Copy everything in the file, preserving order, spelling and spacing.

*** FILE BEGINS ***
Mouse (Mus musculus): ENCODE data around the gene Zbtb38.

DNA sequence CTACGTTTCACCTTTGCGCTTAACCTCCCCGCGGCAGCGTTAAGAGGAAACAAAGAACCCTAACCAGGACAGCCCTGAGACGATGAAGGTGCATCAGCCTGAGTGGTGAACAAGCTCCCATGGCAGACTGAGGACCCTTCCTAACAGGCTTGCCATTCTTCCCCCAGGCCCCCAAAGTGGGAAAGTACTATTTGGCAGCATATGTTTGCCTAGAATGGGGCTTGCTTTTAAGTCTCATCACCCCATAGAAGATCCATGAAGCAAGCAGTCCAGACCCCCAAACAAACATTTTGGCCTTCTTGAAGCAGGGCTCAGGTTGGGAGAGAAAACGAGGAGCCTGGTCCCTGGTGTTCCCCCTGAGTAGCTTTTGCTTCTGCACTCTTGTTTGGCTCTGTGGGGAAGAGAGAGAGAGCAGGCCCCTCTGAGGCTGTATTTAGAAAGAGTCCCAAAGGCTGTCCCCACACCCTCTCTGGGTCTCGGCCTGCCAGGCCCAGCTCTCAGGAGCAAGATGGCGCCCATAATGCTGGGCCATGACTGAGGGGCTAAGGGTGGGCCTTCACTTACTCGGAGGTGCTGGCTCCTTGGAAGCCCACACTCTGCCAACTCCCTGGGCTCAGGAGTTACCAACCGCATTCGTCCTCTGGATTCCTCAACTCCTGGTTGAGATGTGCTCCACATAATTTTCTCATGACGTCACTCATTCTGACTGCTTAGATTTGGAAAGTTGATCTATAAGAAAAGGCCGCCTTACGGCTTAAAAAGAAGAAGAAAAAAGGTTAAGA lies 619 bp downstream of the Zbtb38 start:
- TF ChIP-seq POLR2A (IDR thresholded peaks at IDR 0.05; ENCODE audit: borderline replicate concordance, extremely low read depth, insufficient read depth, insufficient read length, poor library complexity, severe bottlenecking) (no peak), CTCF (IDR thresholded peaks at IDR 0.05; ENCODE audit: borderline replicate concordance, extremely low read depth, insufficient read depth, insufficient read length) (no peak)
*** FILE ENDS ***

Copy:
Mouse (Mus musculus): ENCODE data around the gene Zbtb38.

DNA sequence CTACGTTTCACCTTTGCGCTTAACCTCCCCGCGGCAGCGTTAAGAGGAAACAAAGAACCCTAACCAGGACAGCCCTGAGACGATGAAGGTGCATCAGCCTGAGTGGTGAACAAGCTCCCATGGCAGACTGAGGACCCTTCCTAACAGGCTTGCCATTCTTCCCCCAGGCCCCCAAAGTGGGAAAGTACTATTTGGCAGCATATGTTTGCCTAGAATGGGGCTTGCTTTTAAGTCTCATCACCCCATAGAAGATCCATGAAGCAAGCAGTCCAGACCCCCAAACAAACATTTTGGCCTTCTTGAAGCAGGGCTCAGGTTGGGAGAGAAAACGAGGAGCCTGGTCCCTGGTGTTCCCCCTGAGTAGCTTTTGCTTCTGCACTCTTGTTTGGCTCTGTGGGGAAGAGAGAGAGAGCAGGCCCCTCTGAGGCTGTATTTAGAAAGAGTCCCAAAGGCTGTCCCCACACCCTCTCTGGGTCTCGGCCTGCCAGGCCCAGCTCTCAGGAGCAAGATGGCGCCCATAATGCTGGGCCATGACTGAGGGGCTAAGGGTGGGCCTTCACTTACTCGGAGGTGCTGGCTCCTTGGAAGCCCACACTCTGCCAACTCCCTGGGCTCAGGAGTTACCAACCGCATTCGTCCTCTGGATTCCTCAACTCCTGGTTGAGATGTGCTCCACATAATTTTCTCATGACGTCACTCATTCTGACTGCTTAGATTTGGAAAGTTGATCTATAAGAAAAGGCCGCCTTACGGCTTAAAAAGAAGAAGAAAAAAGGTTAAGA lies 619 bp downstream of the Zbtb38 start:
- TF ChIP-seq POLR2A (IDR thresholded peaks at IDR 0.05; ENCODE audit: borderline replicate concordance, extremely low read depth, insufficient read depth, insufficient read length, poor library complexity, severe bottlenecking) (no peak), CTCF (IDR thresholded peaks at IDR 0.05; ENCODE audit: borderline replicate concordance, extremely low read depth, insufficient read depth, insufficient read length) (no peak)